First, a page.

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Don’t destroy the Tongass

  • Author: Chris Hill
    | Opinion
  • Updated: December 12, 2019
  • Published December 12, 2019

High winds snapped off and blew down a small area in this western hemlock forest on the Tongass National Forest near Sitka, Alaska. (Mary Stensvold / U.S. Forest Service)

I fell in love with fly-fishing on my first trip to Alaska. From that very first cast on the Brooks River, I was hooked. I now live half-time in Alaska and have been lucky enough to fish on some of the most remote waters in Alaska.

One of my favorite places to fish, backpack and bird watch is in America’s largest forest: the Tongass National Forest. Filled with old-growth trees and some of the most robust populations of brown bears and bald eagles, this magical place seems straight out of a fairy tale. It also plays a crucial role in mitigating the climate crisis. As one of the last intact temperate rainforests in existence, it stores carbon, which means it can slow the accumulation of greenhouse gases in the atmosphere.

That’s why I was utterly dismayed to learn of the Trump administration’s decision to exempt the Tongass from the Roadless Rule and allow industrial scale logging of the ancient forest. Make no mistake: This foolhardy decision will allow 165,000 acres of old-growth forest to be clear-cut. Such a move threatens wildlife, fish habitat and the fisheries they support. This decision goes against years of collaboration between the U.S. Forest Service, Southeastern Alaskan tribes, outdoor recreation and fishing interests and local community members.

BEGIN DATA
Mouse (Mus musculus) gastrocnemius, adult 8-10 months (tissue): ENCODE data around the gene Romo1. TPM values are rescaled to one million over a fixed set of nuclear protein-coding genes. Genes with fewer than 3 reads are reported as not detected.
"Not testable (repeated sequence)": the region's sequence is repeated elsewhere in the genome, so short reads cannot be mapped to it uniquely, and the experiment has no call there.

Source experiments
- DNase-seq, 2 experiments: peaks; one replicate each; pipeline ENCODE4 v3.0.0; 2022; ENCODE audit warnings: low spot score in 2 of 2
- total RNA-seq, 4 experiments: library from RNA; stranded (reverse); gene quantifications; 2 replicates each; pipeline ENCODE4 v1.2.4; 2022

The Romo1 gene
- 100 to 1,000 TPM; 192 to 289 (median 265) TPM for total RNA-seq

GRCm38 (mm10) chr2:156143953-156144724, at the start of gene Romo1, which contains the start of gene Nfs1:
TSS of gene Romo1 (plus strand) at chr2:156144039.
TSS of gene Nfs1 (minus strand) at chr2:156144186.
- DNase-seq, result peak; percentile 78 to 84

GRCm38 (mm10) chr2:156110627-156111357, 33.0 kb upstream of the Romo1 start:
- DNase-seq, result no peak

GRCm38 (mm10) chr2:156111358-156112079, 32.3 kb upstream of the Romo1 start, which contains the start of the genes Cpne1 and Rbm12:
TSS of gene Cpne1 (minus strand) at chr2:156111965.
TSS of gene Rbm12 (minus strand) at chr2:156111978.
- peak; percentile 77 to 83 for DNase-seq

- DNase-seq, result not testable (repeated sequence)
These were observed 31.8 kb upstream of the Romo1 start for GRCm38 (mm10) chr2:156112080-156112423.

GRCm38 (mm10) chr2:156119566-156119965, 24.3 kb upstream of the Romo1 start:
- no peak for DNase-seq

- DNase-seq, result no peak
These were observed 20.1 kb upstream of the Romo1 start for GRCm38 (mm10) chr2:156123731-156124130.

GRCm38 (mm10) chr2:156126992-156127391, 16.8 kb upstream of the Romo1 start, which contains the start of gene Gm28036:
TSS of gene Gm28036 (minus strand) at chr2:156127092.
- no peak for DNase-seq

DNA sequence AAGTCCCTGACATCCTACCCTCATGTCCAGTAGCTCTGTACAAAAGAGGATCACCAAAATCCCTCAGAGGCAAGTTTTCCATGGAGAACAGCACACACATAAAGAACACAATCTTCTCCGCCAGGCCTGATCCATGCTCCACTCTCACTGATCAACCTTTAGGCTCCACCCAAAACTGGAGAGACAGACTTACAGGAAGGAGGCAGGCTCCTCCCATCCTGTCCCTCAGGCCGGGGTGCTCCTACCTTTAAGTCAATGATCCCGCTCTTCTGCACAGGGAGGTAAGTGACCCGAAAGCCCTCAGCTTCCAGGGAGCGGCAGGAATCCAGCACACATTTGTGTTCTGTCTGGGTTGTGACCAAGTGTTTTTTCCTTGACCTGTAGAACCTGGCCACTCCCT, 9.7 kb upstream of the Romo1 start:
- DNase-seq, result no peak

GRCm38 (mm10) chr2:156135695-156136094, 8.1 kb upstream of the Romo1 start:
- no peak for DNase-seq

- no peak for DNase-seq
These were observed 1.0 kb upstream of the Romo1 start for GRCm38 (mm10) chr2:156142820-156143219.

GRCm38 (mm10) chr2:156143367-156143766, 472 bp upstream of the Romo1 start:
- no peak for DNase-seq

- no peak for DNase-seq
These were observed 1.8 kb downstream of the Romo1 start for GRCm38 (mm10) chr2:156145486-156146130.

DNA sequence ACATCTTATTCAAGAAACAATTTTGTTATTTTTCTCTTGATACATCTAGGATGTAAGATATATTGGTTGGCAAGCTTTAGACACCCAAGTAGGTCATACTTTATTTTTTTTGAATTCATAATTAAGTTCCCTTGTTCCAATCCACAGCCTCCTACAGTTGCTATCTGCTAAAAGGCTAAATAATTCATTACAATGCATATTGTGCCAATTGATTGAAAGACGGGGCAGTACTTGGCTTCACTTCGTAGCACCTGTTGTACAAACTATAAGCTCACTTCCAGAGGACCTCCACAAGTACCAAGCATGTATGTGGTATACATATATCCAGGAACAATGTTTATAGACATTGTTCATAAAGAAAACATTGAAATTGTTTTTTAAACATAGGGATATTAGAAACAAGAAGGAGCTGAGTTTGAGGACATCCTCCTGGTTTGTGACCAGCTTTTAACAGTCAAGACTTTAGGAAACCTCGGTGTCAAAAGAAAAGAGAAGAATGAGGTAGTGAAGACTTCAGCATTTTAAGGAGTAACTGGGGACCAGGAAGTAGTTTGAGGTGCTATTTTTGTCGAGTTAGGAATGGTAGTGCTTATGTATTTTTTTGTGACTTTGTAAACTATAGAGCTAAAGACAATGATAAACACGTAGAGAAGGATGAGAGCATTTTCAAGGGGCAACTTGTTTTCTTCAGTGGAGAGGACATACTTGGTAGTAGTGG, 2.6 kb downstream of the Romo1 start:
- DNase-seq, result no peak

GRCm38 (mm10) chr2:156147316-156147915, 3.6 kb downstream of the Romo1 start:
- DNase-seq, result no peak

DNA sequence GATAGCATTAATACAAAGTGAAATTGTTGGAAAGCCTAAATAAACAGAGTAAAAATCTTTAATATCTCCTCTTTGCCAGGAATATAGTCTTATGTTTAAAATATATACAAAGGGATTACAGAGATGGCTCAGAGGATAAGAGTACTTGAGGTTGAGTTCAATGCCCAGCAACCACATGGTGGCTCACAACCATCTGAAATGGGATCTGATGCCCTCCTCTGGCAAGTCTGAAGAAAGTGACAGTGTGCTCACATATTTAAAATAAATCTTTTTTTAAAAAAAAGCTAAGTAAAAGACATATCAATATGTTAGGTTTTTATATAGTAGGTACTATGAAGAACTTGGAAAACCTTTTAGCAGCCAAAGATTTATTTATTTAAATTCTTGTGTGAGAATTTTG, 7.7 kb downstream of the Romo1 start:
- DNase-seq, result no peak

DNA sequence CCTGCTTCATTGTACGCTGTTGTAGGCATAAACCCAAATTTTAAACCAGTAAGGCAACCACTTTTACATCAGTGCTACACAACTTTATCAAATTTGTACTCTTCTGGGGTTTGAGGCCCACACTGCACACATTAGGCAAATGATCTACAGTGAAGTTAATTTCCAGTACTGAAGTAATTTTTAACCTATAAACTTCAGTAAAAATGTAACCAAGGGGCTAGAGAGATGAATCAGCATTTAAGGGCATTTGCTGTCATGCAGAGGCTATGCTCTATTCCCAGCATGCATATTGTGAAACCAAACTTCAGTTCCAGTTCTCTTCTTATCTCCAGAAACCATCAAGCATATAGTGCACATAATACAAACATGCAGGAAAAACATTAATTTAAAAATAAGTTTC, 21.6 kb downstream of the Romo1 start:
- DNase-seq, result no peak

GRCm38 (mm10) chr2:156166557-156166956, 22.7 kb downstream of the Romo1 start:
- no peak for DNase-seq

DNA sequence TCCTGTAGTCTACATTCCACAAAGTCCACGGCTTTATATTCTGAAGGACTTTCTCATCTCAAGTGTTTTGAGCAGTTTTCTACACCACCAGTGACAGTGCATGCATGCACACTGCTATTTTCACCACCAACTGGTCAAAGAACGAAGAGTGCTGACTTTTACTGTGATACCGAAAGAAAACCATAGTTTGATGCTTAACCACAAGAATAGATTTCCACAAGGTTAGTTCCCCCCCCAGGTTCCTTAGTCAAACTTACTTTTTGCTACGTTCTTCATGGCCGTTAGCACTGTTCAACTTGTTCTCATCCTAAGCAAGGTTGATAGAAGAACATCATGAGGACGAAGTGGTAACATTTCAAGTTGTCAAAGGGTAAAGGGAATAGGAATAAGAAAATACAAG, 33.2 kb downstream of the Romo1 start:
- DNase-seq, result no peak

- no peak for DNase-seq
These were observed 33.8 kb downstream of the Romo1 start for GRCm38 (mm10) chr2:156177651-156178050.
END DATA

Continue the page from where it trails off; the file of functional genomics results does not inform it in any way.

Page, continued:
The decision to allow large-scale logging is a bad idea for the environment and climate crisis: destroying trees that will take hundreds of years to grow back and harming wildlife and aquatic species. Economically, it’s a bad idea: destroying a robust outdoor recreation economy and commercial fishing industry. (Timber contributes less than 1% to the Southeast Alaska economy compared to the 25% that the tourism and fishing industries contribute.) The decision is culturally insensitive: destroying traditional lands of the Tlingit, Haida and Tsimshian people, the original inhabitants of this land since time immemorial. They rely on these lands for cultural and traditional practices, including hunting and fishing. The decision also goes completely against public opinion: A poll earlier this year found that 75% of Americans support keeping the Roadless Rule protections in place.

The Tongass National Forest is too important to let this administration destroy. Please join me in speaking out against this reckless decision and speaking in support of the Tongass ’pristine waters and lands, wildlife, fishing and recreation economies, tribal and local communities and our cherished way of life.

Chris Hill splits her time between Haines and Washington, D.C. She is an avid outdoor adventurer and a member of Artemis, a sportswomen’s conservation initiative of the National Wildlife Federation.

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